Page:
In addition to the measurable outcomes collected as part of the pilot project in the 1st year, CDEs in the field continuously reported that they felt good about the huge need they were filling. In keeping with that philosophy, another Joslin physician, the late Leo P. Krall, MD, once noted,“ideally, the teaching of educators is a simple pyramid, where each level is an immediate contact with the next, with education broadly expanding to the patient.”10 

Because this intervention was not designed as a research study, there are limitations that must be acknowledged when reviewing the results of the project. The multiple survey instruments were designed specifically for the unique nature of this project and therefore have not been validated. However,because of the close working relationship Joslin had with the project CDEs, it became regular practice for the CDEs to field test new instruments, handouts,or survey tools for a short time before they were finalized.

Another aspect to the program that may be considered a limitation is the variation of training received by each office. It was initially planned that individuals designated to be “diabetes champions” would complete a 4-hour training program. When that proved to be too much for most individuals,the program was modified to be a basic 2-hour core training. In such a limited time frame, topics related to psychosocial issues were minimized. Some office staff received only the core training, whereas others invited the CDEs back to carry out multiple trainings. It has not been analyzed whether practices receiving more in-depth training had better outcomes than those receiving only the minimal interventions.

Diabetes education may be delivered by a variety of team members, including clinical office staff. However, it is crucial that a carefully designed core curriculum be at the center of any program involving nontraditional team members and that CDEs take a leadership role in designing, delivering,evaluating, and making continuous improvements in such programs. In addition,materials such as the flipchart designed for use in PCP offices can help teach and reinforce key survival skill messages.

From this pilot program, Joslin staff learned that there is a huge need for and interest in providing diabetes education resources aimed at both office staff and patients. Office “nurses” are often not registered nurses and often have very little clinical background. However, because they have a face-to-face role with patients, they can influence, reinforce, and even teach some basic messages about diabetes. These individuals have rarely been targeted for diabetes education and yet are willing participants, both in education programs and in diabetes education efforts. Armed with high-quality materials and training, they can augment diabetes education initiated by PCPs,teach survival-level skills, and encourage patients to obtain more advanced training at local diabetes education programs.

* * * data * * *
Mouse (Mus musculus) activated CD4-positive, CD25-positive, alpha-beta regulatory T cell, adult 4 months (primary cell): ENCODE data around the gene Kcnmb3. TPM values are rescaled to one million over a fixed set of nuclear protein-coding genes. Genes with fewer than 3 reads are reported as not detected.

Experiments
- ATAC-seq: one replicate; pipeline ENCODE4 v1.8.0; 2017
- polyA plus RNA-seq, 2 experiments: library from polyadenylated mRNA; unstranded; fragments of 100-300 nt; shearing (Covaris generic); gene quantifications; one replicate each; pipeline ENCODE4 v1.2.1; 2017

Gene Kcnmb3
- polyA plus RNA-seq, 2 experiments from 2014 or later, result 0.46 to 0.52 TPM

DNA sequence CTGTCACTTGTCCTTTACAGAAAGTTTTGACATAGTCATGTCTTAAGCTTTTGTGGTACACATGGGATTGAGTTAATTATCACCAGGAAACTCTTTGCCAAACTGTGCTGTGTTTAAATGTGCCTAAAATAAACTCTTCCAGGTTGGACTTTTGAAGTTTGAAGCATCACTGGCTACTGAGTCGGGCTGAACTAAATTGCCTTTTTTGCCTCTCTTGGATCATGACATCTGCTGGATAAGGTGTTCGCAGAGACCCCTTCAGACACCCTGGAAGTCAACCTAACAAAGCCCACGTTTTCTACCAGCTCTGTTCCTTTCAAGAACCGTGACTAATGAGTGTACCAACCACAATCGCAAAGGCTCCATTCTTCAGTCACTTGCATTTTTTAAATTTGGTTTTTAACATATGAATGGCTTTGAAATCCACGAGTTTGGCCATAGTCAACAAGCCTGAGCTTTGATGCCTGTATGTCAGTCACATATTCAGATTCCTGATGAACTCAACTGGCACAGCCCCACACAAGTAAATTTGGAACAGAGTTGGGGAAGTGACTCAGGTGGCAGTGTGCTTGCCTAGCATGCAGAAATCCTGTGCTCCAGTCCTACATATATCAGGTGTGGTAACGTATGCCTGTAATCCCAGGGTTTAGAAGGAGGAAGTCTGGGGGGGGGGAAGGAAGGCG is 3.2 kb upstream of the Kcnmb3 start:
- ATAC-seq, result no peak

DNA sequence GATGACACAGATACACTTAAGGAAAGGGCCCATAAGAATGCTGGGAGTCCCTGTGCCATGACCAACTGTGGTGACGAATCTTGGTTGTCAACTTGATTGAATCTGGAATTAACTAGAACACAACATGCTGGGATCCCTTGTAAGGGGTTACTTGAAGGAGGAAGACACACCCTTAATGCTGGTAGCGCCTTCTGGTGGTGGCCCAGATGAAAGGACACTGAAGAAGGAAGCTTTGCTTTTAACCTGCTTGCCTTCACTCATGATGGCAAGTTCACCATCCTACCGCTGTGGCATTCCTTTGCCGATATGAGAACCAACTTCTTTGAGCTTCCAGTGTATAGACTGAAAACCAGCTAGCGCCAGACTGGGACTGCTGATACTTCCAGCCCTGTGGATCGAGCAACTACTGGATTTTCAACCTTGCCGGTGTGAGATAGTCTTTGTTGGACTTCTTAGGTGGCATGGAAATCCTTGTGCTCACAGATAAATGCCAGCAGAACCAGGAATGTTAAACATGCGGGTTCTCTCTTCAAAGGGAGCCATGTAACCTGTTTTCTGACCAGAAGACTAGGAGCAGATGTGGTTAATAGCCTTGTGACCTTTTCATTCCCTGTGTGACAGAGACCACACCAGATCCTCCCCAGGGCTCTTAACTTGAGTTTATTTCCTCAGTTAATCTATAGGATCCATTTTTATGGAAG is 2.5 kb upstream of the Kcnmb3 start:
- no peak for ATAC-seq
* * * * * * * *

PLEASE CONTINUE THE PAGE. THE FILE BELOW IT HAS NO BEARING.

Sonya Celeste-Harris, MSN, MBA, RN, is an associate director of the Disease Management Department, and Melinda Maryniuk, MEd, RD, CDE, is an associate director of the Affiliated Programs Department at the Joslin Diabetes Center in Boston, Mass.

The program described in this article was supported by an unrestricted educational grant from Sanofi-Aventis Pharmaceutical Company. The authors would like to thank the Joslin program manager Emily Englander and program coordinator Eli Kaldany; the program's diabetes educators Roseanne Burson,Pamela Davis, Ann Loranger, Janice McCabe, Eileen Reilly, Carolyn Silverman,and Andrea Zaldivar; the diabetes educator project leader Diana Crawley; Linda Casebeer from Outcomes, Inc.; and William Polonsky of the Behavioral Diabetes Institute.

Beaser, RS:
Joslin's Diabetes Deskbook: A Guide for Primary Care Providers.
Boston, Mass., Joslin Diabetes Center,
American Diabetes Association: Standards of medical care for patients with diabetes mellitus (Position Statement).
Diabetes Care
(Suppl. 1):
U.S. Dept of Health and Human Services:
Healthy People 2010.
2nd ed. Washington D.C., U.S. Govt. Printing Office,
Clement S:Diabetes self-management education.
Diabetes Care
Saydah SH, Fradkin J, Cowie CC: Poor control of risk factors for vascular disease among adults with previously diagnosed diabetes.
Centers for Disease Control and Prevention: Community health workers/promotores de salud:critical connections in communities [article online]. Available from
Zrebiec J: A national study of the certified diabetes educator: report of a job analysis conducted by the National Certification Board of Diabetes Educators.
Diabetes Spectrum
Austin MM, Laxton CE: AADE environmental scan illuminates trends, guides diabetes educators into the future [article online]. Available from
Joslin EP:
A Diabetic Manual for the Mutual Use of Doctor and Patient.
5th ed. Philadelphia, Pa., Lea & Febiger,
Krall LP:Education: a treatment of diabetes. In
Joslin's Diabetes Mellitus.
12th ed. Marble A, Krall LP, Eds. Philadelphia, Pa.,Lea & Febiger,